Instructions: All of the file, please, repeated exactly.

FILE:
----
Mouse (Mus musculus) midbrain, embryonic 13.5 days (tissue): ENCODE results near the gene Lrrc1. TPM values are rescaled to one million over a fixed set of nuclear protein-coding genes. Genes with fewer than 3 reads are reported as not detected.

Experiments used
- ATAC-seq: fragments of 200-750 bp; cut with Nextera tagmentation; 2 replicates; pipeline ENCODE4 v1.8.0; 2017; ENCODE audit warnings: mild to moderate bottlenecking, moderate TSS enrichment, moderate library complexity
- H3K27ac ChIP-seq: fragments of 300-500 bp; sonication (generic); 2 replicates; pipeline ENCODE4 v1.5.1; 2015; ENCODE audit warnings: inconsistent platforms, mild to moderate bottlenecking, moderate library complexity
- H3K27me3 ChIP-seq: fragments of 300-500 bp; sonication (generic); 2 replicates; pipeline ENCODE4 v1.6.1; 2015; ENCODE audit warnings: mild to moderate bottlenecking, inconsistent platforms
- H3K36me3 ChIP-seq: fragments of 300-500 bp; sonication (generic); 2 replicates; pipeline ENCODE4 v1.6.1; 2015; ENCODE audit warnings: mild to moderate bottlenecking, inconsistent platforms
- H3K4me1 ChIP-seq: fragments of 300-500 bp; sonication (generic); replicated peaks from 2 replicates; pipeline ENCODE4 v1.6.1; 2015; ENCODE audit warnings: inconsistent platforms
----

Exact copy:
Mouse (Mus musculus) midbrain, embryonic 13.5 days (tissue): ENCODE results near the gene Lrrc1. TPM values are rescaled to one million over a fixed set of nuclear protein-coding genes. Genes with fewer than 3 reads are reported as not detected.

Experiments used
- ATAC-seq: fragments of 200-750 bp; cut with Nextera tagmentation; 2 replicates; pipeline ENCODE4 v1.8.0; 2017; ENCODE audit warnings: mild to moderate bottlenecking, moderate TSS enrichment, moderate library complexity
- H3K27ac ChIP-seq: fragments of 300-500 bp; sonication (generic); 2 replicates; pipeline ENCODE4 v1.5.1; 2015; ENCODE audit warnings: inconsistent platforms, mild to moderate bottlenecking, moderate library complexity
- H3K27me3 ChIP-seq: fragments of 300-500 bp; sonication (generic); 2 replicates; pipeline ENCODE4 v1.6.1; 2015; ENCODE audit warnings: mild to moderate bottlenecking, inconsistent platforms
- H3K36me3 ChIP-seq: fragments of 300-500 bp; sonication (generic); 2 replicates; pipeline ENCODE4 v1.6.1; 2015; ENCODE audit warnings: mild to moderate bottlenecking, inconsistent platforms
- H3K4me1 ChIP-seq: fragments of 300-500 bp; sonication (generic); replicated peaks from 2 replicates; pipeline ENCODE4 v1.6.1; 2015; ENCODE audit warnings: inconsistent platforms